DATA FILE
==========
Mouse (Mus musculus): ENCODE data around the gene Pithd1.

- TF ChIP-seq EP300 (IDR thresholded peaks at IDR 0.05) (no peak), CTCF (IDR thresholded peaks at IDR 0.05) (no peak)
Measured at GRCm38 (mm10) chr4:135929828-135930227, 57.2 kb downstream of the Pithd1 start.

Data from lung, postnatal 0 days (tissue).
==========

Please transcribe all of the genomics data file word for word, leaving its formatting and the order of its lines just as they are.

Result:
Mouse (Mus musculus): ENCODE data around the gene Pithd1.

- TF ChIP-seq EP300 (IDR thresholded peaks at IDR 0.05) (no peak), CTCF (IDR thresholded peaks at IDR 0.05) (no peak)
Measured at GRCm38 (mm10) chr4:135929828-135930227, 57.2 kb downstream of the Pithd1 start.

Data from lung, postnatal 0 days (tissue).